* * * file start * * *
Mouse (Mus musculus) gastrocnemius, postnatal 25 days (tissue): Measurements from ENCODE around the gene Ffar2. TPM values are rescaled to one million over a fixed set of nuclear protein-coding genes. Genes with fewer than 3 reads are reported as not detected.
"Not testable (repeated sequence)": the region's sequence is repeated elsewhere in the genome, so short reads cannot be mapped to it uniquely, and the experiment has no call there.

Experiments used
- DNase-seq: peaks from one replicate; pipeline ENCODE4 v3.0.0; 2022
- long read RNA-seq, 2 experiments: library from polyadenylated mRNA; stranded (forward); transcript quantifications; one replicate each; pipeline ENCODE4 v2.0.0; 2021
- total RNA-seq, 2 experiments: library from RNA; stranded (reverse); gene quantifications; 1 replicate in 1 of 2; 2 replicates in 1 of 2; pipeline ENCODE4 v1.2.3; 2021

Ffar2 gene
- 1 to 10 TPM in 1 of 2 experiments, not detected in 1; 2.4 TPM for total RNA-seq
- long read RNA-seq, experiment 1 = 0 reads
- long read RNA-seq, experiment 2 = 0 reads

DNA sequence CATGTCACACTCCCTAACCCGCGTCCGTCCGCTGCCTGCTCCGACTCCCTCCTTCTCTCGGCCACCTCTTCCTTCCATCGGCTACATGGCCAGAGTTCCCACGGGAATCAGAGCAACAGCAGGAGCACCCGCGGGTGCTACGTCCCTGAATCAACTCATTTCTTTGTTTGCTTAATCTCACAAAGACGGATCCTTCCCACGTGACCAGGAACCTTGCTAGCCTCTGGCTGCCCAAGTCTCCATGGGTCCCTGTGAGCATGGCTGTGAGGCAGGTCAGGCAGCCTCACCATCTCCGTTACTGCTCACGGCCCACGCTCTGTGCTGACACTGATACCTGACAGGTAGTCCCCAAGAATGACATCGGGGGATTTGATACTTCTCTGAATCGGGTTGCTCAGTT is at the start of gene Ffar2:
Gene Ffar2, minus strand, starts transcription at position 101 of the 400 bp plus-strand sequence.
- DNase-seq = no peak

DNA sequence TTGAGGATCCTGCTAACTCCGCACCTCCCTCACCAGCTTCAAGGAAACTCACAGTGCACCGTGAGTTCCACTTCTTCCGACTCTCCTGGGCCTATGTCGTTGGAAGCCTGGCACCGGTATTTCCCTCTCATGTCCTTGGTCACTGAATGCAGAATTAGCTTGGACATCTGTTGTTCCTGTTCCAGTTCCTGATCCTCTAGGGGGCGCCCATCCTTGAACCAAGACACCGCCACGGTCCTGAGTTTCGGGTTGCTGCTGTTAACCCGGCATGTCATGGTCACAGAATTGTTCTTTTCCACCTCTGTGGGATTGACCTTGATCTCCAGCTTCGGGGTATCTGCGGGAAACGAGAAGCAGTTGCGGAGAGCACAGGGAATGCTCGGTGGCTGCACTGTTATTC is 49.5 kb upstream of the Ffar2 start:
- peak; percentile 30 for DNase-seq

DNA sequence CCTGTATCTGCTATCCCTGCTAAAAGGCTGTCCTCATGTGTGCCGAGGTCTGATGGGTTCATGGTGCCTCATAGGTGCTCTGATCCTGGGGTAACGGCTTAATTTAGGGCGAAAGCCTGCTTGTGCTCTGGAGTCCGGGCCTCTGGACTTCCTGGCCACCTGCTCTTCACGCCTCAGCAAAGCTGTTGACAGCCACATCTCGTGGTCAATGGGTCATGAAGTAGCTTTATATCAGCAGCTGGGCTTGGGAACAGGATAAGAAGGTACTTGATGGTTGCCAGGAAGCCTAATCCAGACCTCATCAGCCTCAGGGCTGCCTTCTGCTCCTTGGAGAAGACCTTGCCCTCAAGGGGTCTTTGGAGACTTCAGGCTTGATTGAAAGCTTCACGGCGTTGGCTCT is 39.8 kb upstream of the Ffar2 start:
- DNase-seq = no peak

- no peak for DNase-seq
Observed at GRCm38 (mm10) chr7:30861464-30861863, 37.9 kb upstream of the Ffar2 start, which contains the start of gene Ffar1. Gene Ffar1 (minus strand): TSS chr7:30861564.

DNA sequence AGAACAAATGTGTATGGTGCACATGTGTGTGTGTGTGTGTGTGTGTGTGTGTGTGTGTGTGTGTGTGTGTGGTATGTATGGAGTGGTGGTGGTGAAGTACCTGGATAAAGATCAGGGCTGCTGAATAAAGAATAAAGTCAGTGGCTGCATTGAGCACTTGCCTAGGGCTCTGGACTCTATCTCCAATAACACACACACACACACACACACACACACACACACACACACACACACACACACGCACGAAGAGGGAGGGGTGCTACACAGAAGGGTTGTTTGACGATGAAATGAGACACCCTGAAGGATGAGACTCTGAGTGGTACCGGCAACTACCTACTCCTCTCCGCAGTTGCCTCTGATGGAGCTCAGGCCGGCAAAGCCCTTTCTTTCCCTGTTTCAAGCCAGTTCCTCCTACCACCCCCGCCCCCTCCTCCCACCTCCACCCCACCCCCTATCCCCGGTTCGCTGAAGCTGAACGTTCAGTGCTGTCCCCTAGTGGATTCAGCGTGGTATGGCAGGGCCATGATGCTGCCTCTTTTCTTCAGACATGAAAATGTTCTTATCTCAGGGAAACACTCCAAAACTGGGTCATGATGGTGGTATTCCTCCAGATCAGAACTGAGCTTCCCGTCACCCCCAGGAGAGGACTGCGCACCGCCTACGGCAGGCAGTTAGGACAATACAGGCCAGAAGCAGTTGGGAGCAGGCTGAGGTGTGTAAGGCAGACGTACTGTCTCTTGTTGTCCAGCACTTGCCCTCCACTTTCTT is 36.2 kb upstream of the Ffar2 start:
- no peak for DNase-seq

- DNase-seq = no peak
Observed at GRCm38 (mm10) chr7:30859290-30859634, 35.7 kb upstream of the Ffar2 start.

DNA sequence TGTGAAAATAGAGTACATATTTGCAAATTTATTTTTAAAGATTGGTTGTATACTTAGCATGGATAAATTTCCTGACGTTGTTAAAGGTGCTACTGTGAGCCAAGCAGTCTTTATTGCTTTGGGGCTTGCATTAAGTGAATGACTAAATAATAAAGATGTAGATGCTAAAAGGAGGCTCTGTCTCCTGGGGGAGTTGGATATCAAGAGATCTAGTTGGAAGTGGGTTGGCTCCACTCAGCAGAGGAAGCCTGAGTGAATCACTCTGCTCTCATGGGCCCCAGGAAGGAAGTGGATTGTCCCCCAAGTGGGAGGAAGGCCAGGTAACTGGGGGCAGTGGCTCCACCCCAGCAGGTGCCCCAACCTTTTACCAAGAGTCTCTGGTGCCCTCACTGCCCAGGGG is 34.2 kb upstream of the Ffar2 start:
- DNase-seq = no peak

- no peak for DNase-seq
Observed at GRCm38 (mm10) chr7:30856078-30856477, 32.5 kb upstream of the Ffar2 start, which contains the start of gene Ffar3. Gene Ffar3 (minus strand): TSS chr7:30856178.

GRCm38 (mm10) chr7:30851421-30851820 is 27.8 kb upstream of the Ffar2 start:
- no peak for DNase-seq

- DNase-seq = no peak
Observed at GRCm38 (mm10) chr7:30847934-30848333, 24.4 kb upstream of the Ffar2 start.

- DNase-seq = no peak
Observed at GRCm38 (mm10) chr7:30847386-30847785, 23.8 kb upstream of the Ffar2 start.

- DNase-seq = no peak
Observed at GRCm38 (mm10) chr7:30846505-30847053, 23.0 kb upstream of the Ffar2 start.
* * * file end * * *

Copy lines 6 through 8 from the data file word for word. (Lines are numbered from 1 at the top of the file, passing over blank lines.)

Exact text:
- total RNA-seq, 2 experiments: library from RNA; stranded (reverse); gene quantifications; 1 replicate in 1 of 2; 2 replicates in 1 of 2; pipeline ENCODE4 v1.2.3; 2021

Ffar2 gene
- 1 to 10 TPM in 1 of 2 experiments, not detected in 1; 2.4 TPM for total RNA-seq